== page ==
Machines And Technology

For climate systems at the local level, technological compliance with regulations has long been recognized as the consequence of human decision-making. Machines can be designed with more or less flexibility, which can also be described as having more or less compliance. As with judicial systems, technological processes and management systems are inseparable from machines and technology in determining compliance, and are also susceptible to compliance issues.

Compliance of a machine is the extension or displacement of a loaded structure per unit load. Originally conceived in mechanical terms, the concept of a load now includes energy loads, and in the emergent context of the internet, virtual loads. Regardless of the form of the load, extension or displacement occurs and constitutes compliance. If the climate system is understood as a closed system and a machine or a technological entity, and compliance is the extension or displacement of the atmosphere per unit load, the application of the principle of cause and effect leads from compliance to inescapable consequences. The cause of the compliance is of interest in relation to human decision-making if the intent is to vary the result. Because acquiescence can be compliance, acquiescence can also occur in the context of climate change.

Multiple meanings of compliance indicate a plurality and hence a possible conflict in contemporaneous compliance. For instance, the capacity of a human being or other species to remain in compliance within the laws of nature in a changing climate may be divergent from compliance with human laws. Such competing compliances would necessitate decision-making with consequences for the climate system and survival of the species. Specifically, if global warming occurs, and human beings comply with such climate changes by acquiescence, then the increase in the global mean temperature will lead to a point at which the survival of the species will be an issue.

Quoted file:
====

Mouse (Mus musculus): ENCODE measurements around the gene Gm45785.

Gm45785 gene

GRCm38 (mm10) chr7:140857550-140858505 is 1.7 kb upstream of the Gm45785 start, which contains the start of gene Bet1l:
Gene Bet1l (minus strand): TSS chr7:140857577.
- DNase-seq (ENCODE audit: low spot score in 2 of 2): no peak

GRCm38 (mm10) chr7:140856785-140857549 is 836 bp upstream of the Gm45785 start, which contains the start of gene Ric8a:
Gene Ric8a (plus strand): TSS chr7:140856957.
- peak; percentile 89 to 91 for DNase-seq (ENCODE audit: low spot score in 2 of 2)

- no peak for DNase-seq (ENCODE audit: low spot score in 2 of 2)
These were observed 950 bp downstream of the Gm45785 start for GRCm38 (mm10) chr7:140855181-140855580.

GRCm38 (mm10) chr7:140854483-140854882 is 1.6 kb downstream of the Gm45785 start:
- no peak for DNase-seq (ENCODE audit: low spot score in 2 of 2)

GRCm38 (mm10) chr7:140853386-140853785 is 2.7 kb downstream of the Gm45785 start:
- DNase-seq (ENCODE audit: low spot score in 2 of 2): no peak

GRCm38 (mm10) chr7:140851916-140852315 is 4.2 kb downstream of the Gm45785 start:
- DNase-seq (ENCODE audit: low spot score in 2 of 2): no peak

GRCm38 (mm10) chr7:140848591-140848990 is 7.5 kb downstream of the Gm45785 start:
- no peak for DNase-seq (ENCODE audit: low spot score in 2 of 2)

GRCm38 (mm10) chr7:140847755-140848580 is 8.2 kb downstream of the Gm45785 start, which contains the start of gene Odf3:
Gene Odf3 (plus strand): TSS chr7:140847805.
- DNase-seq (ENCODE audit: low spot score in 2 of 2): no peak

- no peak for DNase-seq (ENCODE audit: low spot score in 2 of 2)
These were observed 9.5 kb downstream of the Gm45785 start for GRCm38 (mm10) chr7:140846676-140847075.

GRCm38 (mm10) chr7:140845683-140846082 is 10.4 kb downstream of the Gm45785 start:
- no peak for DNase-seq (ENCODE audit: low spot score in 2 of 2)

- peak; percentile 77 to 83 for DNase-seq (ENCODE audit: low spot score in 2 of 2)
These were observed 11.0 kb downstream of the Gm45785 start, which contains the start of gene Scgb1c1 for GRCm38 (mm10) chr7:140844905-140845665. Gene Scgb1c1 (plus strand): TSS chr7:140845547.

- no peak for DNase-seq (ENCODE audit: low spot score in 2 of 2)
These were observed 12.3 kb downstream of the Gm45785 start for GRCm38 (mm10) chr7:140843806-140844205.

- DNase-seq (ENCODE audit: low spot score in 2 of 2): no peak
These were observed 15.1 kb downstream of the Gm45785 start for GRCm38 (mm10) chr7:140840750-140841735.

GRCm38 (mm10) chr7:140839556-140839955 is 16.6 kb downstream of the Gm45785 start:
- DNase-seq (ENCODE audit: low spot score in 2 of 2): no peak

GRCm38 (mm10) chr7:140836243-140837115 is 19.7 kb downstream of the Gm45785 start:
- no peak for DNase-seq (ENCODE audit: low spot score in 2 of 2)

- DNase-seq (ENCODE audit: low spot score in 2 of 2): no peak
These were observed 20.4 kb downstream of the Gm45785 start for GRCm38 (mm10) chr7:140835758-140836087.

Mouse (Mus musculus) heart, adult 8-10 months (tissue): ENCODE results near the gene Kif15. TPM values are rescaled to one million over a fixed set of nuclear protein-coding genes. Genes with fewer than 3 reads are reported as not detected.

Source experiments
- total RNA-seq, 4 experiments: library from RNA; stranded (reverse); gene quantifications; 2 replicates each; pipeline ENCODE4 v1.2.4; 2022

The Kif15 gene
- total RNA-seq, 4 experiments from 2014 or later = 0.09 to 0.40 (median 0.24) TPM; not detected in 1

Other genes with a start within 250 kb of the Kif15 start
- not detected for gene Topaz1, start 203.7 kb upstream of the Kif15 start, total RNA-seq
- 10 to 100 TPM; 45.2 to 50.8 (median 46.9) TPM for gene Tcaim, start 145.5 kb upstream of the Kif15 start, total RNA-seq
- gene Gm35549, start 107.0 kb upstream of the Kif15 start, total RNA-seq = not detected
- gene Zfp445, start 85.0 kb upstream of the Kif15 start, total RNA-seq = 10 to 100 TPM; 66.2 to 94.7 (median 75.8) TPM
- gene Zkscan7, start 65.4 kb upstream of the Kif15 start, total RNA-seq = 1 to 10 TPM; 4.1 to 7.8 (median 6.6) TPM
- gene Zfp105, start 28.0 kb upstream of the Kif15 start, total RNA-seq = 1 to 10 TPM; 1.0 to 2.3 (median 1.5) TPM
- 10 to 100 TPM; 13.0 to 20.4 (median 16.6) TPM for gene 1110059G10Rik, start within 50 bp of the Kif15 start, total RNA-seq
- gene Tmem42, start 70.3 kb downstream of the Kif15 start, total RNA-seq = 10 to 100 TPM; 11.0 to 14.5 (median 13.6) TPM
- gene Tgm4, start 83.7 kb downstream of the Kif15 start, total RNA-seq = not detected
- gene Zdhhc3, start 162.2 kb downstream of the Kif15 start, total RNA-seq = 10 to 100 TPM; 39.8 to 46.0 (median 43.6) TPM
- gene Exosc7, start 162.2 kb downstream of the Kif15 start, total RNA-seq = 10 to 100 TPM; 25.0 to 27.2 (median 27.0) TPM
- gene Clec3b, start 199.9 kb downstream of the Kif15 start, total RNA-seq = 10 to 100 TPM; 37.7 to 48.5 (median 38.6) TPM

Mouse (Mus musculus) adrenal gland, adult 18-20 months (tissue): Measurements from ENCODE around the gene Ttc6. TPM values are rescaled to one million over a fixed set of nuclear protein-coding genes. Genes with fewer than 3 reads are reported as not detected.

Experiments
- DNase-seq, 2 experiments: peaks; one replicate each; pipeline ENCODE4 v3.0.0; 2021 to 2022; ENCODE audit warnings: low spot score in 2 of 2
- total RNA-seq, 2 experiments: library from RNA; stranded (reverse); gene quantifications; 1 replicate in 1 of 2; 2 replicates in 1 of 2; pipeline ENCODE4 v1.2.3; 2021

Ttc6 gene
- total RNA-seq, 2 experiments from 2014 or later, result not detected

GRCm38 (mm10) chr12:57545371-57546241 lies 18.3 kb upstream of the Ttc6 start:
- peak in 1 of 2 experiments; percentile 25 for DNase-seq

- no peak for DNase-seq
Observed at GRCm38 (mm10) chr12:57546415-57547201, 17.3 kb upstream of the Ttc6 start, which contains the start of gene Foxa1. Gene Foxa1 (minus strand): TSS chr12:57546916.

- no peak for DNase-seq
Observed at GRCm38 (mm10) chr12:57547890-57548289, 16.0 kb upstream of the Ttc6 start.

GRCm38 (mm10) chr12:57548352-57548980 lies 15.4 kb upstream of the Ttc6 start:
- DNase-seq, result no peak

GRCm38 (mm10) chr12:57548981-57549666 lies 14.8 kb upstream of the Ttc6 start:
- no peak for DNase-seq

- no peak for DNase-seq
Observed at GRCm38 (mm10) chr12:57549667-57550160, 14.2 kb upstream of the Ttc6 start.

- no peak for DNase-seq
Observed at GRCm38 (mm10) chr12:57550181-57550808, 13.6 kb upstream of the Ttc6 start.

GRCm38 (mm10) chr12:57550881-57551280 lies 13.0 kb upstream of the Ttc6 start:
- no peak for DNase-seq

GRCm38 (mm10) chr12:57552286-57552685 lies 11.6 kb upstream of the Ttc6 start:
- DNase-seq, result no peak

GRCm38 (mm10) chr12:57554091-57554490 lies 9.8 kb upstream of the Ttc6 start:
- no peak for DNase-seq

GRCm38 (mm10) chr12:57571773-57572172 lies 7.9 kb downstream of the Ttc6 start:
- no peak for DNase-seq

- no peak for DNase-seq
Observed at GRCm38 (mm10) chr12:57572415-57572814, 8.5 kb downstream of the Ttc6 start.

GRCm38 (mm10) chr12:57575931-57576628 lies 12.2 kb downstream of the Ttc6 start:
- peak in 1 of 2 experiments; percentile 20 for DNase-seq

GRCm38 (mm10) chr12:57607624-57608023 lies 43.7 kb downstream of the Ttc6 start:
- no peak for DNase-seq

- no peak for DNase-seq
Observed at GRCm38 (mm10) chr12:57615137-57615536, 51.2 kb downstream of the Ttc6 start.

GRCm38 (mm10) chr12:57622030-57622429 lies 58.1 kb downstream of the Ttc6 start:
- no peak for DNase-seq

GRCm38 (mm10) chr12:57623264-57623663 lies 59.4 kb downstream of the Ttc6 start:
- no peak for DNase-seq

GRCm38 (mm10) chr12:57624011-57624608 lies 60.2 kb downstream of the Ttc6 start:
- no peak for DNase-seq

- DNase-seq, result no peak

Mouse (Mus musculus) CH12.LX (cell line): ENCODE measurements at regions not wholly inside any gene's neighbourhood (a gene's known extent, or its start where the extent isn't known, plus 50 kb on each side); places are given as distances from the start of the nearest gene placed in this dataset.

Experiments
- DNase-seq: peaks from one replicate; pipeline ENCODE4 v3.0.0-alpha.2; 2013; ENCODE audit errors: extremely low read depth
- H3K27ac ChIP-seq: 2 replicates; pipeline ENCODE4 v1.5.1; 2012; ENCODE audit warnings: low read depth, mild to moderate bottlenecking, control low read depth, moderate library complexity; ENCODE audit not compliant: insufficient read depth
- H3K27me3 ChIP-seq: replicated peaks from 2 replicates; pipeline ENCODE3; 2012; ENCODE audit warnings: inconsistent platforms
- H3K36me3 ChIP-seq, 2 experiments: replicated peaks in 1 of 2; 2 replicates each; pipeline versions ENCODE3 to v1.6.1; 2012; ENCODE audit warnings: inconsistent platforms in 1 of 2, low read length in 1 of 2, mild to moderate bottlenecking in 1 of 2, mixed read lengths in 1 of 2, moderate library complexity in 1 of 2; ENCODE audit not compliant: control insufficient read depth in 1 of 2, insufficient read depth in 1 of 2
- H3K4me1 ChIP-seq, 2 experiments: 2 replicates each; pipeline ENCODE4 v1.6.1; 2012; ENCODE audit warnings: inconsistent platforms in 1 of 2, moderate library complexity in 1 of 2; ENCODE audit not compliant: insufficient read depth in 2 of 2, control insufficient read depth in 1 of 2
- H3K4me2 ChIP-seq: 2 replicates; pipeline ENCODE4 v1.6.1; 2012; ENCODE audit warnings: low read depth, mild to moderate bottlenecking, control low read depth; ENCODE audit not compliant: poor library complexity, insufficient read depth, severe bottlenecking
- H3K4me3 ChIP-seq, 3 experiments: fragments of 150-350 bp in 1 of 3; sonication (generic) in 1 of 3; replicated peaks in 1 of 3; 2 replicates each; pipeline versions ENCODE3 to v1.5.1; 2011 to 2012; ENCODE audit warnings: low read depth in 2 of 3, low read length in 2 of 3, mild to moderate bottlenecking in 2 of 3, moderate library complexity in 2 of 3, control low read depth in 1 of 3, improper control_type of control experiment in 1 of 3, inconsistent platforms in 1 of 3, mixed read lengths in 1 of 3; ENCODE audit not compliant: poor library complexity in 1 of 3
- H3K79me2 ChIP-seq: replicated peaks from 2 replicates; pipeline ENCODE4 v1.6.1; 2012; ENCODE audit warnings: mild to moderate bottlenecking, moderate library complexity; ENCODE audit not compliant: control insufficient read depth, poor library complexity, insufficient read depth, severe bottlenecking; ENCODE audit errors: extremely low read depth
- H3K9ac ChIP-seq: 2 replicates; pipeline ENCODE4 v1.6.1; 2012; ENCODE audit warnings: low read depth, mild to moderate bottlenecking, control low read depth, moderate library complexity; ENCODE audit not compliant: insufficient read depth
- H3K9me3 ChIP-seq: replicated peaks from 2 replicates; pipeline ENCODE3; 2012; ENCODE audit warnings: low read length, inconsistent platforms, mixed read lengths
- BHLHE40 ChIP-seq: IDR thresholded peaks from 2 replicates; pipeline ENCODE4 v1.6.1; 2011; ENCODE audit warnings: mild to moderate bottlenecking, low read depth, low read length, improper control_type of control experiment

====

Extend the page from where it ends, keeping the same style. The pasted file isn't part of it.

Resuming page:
Compliance in the context of climate change is not a singularity, but a plurality of compliances that may be contemporaneous and intersect, compete, or diverge at various points. Human decision-making and anthropogenic causes will have consequences in determining which compliance is to continue and which is to die. The complexity of compliance may be understood by its correspondence to the complexity of atmospheric modeling and contributory systems. Anthropogenic compliance is also complex, involving the various dimensions of human life, which will contribute directly or indirectly to changes in the climate system.

SEE ALSO: Climate Models; Climate Sensitivity and Feedbacks; Health; Kyoto Protocol; Technology.

BIBLIOGRAphY. Joel Boon, "Stemming the Tide of Patchwork Policies: The Case of E-Waste," Transnational Law & Contemporary Problems (v.15/2, 2006); Jutta Brunnee, "A Fine Balance: Facilitation and Enforcement in the Design of a Compliance Regime for the Kyoto Protocol," Tulane Environmental Law Journal (v.13/2, 2000); United Nations Framework Convention on Climate Change, www.unfccc.int (cited October 2007); D.G. Victor, "Enforcing International Law: Implications for an Effective Global Warming Regime," Duke Environmental Law & Policy Forum (v.10/1, 1999).

Lester de Souza University of Toronto

Renewable Energy 101

Renewable Energy 101

Renewable energy is energy that is generated from sunlight, rain, tides, geothermal heat and wind. These sources are naturally and constantly replenished, which is why they are deemed as renewable. The usage of renewable energy sources is very important when considering the sustainability of the existing energy usage of the world. While there is currently an abundance of non-renewable energy sources, such as nuclear fuels, these energy sources are depleting. In addition to being a non-renewable supply, the non-renewable energy sources release emissions into the air, which has an adverse effect on the environment.

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